Agenda for Today’s Forum:

*introductions
*logistics
*how have communications with government information providers changed? US/international, etc.
*what are the most important things users need to know now to gain access to electronic gov info — how should librarians be supporting these needs?
*How can GITCO help librarians with electronic gov info advocacy? What resources, or tools should we be producing?
*take the survey

http://www.meebo.com/rooms

GITCO VIRTUAL FORUM – JOIN US HERE Monday March 23rd 9AM PST/10AM MST/11AM CST/12PM EST

see this link for April and May dates and more details on GITCO

Scroll down and start typing to join the chat. or if it does not seems to connect join here
What is Meebo and how do I get set up?

TOPIC: Emerging issues for USERS of electronic government information

Accessing government information electronically is now common in both US and international contexts. How have user experience and requirements changed?

This session is meant to be a brainstorm — to collect ideas and examples, rather than to follow each contribution to its conclusion. The room will be open after the session if you would like to add comments after the planned session. There is also a brief participant survey which includes a place for feedback.

Agenda for Today’s Forum:

*introductions
*logistics
*how are users accessing it now? US/international, etc.
*what do users ask now — have questions changed?
*digital divide?
*take the survey

http://www.meebo.com/rooms

NYU Libraries Hosts Live Webcast of National Event Exploring Government Secrecy and Openness During Sunshine Week

A live webcast of a discussion on the impact of government suppression and manipulation of scientific information on public health, safety, and accountability at national, state, and local levels, entitled “Closed Doors; Open Democracies?”, will be hosted by New York University Libraries’ Business and Government Documents Center and the Coles Science Salon on Monday, March 12, from 1-2:30 p.m. The webcast will be shown at 19 W. 4th Street, room 101 in New York City.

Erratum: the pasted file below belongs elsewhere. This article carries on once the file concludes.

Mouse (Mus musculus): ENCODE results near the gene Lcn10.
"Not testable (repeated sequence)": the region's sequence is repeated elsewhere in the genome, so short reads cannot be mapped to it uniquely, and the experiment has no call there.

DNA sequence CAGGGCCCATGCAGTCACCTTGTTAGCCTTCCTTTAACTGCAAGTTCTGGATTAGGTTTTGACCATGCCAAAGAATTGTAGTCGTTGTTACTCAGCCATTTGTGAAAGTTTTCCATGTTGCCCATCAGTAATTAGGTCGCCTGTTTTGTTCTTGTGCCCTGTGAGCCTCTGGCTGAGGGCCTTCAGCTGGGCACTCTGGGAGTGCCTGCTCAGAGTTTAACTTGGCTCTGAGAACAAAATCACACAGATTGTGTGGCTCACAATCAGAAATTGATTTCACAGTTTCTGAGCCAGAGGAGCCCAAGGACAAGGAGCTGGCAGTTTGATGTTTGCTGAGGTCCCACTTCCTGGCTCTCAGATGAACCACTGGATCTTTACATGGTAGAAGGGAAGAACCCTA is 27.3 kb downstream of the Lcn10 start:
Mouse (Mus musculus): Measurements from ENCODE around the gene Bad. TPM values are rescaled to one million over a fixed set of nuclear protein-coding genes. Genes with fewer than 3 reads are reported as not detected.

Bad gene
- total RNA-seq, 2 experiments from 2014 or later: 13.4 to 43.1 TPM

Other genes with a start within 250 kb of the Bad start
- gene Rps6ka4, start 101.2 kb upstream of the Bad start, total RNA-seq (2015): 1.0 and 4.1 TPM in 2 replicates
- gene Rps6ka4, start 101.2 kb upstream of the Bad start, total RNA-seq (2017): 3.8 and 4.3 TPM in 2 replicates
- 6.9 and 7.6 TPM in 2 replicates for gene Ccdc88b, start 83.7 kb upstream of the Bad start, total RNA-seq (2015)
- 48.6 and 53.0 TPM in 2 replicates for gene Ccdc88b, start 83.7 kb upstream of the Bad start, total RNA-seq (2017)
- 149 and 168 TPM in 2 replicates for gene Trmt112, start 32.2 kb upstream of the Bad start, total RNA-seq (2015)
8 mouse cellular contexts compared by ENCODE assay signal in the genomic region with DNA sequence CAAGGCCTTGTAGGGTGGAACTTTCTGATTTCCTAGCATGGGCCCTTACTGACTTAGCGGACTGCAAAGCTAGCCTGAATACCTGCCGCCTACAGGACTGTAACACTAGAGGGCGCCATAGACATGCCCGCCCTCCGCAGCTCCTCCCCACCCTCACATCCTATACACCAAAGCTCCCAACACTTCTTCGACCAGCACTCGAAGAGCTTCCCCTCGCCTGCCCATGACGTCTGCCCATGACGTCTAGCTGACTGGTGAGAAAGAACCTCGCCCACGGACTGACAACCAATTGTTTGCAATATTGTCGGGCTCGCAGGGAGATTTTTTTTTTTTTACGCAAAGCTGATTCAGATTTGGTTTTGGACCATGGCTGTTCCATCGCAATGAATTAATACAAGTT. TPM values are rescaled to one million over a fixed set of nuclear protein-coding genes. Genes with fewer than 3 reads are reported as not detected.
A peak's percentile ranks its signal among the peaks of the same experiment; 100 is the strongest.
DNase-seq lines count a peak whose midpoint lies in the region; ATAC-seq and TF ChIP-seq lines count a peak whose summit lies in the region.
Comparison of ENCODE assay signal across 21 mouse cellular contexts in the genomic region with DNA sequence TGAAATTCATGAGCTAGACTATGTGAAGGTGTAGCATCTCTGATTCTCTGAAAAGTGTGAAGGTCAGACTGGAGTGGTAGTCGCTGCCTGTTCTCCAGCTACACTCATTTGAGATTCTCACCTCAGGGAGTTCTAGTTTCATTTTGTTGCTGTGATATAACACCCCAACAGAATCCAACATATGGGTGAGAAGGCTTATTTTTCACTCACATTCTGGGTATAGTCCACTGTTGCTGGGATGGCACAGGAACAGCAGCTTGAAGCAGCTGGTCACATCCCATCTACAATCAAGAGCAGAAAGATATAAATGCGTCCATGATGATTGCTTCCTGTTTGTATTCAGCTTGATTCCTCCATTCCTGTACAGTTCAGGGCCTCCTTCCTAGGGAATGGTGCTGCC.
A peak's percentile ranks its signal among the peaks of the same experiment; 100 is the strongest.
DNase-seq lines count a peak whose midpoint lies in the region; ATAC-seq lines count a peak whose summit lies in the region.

The event features Ira Flatow, host and executive producer of NPR’s “Science Friday” and two panels of experts in a national dialogue addressing issues of access to government information. The webcast is free and open to the public. Visit OpenTheGovernment.org for a list of venues, registration information, and more.

The first panel will focus on national issues and will feature such speakers as Francesca Grifo, senior scientist and director of Scientific Integrity Program at the Union of Concerned Scientists, presenting an overview on “how secrecy can make you sick”; Rick Piltz, whistleblower on the Bush administration’s manipulation of scientific reporting related to global warming; Susan Wood, former FDA official who quit over the delay of Plan B; and Jay Dyckman, director of The Knowledge Project.

Panel 2 focuses on state and local issues. Speakers include Dorothy Biggs, former EPA librarian; Bill Wolfe, director, NJ Chapter of the Public Employees for Environmental Responsibility; and Mark Tapscott, editorial page editor of the Washington Examiner.

The program originates from the National Press Club in Washington D.C. and kicks off Sunshine Week 2007.